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Teachers work on classrooms, lesson plans during summer months

Teachers work on classrooms, lesson plans during summer months

Published: Monday, Aug. 11, 2014 9:50 p.m. CDT • Updated: Wednesday, Aug. 13, 2014 8:51 a.m. CDT
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(Sandy Bressner - sbressner@shawmedia.com)
First-grade teacher Margaret Morrison readies her room for students Aug. 4 at Heartland Elementary School in Geneva. The first day of school in Geneva is Aug. 20.
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(Sandy Bressner - sbressner@shawmedia.com)
First-grade teacher Deidra Cook readies her room for students Aug. 4 at Heartland Elementary School in Geneva. The first day of school in Geneva is Aug. 20.
Caption
(Sandy Bressner - sbressner@shawmedia.com)
First-grade teacher Margaret Morrison readies her room for students Aug. 4 at Heartland Elementary School in Geneva. The first day of school in Geneva is Aug. 20.

GENEVA – Heartland Elementary School students won’t start school until next week, but first-grade teacher Margaret Morrison already is ready for them.

Morrison has spent the summer getting prepared for the first day of school on Aug. 20.

Geneva School District 304, St. Charles School District 303, Kaneland School District 304, West Aurora School District 129 and Central School District 301 start school Aug. 20. Batavia School District 101 starts school Monday.

“I never take the summer off,” Morrison said. “I don’t shut the door at the first of June and say goodbye until school starts. If you are not here working, you are reading new material and preparing your curriculum for the year. With the new Common Core curriculum, it does take a lot of preparation.”

That’s been her summer routine for many years. Morrison, 53, has taught at Heartland for 10 years and previously taught in Tennessee for 11 years.

She took some time off from teaching to raise a family.

As she prepares for school to start this year, Morrison also recently saw her oldest son, William, off to college. Morrison said she realizes she doesn’t have to work during the summer. Geneva teachers aren’t required to report to school until Monday, two days before students arrive.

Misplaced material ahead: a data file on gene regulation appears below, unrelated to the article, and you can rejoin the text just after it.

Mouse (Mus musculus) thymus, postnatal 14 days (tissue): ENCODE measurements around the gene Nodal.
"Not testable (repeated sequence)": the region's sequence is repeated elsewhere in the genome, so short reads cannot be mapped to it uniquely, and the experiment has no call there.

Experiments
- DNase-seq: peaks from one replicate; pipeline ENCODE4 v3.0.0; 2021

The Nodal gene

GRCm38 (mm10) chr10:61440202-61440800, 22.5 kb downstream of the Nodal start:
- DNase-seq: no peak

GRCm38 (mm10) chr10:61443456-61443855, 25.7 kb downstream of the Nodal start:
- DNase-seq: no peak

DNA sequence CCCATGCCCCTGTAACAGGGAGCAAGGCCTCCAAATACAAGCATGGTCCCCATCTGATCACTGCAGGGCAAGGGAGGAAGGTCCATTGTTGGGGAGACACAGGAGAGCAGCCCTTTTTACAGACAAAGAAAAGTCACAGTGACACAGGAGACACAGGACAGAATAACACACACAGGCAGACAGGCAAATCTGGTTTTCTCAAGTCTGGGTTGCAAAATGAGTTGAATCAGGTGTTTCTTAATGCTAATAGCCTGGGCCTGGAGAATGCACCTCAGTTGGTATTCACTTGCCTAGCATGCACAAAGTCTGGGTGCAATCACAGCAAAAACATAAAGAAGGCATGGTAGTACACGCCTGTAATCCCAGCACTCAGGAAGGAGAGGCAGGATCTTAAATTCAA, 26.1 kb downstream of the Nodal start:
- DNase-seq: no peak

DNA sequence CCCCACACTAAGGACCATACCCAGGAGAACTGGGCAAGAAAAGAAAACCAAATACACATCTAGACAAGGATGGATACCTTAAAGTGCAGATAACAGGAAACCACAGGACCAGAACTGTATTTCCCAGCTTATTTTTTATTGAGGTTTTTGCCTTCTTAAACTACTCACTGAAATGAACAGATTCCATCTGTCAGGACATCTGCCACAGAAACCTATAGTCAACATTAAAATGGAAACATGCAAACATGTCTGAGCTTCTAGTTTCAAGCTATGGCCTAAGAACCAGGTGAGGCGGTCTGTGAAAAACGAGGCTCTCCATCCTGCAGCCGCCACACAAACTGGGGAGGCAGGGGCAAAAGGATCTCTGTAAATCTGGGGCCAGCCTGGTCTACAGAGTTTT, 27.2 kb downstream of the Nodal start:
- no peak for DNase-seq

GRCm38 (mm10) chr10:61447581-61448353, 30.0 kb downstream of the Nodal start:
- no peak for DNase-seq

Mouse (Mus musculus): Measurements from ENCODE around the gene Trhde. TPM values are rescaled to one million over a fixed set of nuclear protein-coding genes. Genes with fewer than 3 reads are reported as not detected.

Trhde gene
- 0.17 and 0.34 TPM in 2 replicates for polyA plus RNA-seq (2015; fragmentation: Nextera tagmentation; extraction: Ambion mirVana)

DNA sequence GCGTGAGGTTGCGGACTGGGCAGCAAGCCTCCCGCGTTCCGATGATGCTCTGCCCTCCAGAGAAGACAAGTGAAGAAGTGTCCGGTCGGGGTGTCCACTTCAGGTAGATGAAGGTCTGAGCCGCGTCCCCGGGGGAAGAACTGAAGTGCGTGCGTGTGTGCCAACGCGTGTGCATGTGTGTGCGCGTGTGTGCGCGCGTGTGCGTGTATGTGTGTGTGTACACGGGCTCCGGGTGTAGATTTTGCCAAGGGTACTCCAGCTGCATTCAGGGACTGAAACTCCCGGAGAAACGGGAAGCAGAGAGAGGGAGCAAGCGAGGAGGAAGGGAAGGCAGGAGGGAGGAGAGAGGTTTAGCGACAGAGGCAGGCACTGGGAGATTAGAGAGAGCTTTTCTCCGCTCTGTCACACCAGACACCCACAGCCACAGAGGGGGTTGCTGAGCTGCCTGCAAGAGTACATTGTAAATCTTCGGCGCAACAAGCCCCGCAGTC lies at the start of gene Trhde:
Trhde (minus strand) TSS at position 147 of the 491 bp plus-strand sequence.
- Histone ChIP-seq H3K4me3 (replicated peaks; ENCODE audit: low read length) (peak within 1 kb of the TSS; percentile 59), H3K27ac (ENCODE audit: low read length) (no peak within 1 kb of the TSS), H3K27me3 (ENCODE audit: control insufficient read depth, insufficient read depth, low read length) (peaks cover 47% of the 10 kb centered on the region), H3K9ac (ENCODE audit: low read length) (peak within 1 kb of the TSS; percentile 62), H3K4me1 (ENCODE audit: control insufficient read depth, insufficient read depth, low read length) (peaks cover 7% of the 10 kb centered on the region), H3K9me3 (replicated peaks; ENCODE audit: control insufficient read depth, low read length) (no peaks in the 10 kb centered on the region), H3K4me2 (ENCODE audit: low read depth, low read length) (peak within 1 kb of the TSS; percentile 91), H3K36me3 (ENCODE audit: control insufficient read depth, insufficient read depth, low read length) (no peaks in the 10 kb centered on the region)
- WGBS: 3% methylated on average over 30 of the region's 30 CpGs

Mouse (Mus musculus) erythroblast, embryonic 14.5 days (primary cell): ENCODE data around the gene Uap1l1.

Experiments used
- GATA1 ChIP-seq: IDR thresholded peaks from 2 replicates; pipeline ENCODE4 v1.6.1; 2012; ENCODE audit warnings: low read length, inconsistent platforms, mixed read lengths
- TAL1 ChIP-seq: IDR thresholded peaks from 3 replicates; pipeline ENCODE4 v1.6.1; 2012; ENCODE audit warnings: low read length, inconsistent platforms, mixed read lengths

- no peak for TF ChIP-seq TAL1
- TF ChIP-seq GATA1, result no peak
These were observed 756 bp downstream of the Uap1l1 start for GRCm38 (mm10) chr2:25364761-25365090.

“It is up to the individual teacher,” she said. “Nobody monitors if you are coming or going. You don’t get paid any more. I feel better when I’m prepared, so when the children get here, my time will be spent on them.”

Fortunately, she happens to live in Geneva near the school.

Morrison said she enjoys the convenience of being able to drop by the school whenever she wants.

Along with preparing for the new school year, Morrison has spent part of the summer tutoring students.

“You want to make sure their skills are fresh and do not regress over the summer,” Morrison said. “Sometimes, they need a little boost.”

Despite the demands of being a first-grade teacher, Morrison said it is a job she loves. She said “the rewards far outweigh the demands.”

“It is so rewarding seeing the growth they attained,” she said. “I can’t imagine anything that is more rewarding.”

Fellow Heartland first-grade teacher Deidra Cook spent some of her summer moving her classroom.

She recently was in her new classroom making sure that everything was in place for the arrival of her students.

She had to move a few classrooms down from her previous classroom to make way for a kindergarten class, a process that was time-consuming.

“Everything had to be picked up,” Cook said. “I was packing everything up as soon as school was over in June.”

During the summer, Cook said she also worked on projects that she didn’t have time for during the school year, such as creating math centers for her students. Cook knew exactly what tasks she wanted to take on.

“I made a list during the school year of things I would like to get to,” she said.

But she didn’t spend all of the summer in her classroom. Cook also was able to spend time with her family. She said she usually would come in one day a week during the summer.

Cook said she looks forward for the new school year to begin.

“I’m ready to start,” she said. “When August comes, I’m ready to get back.”

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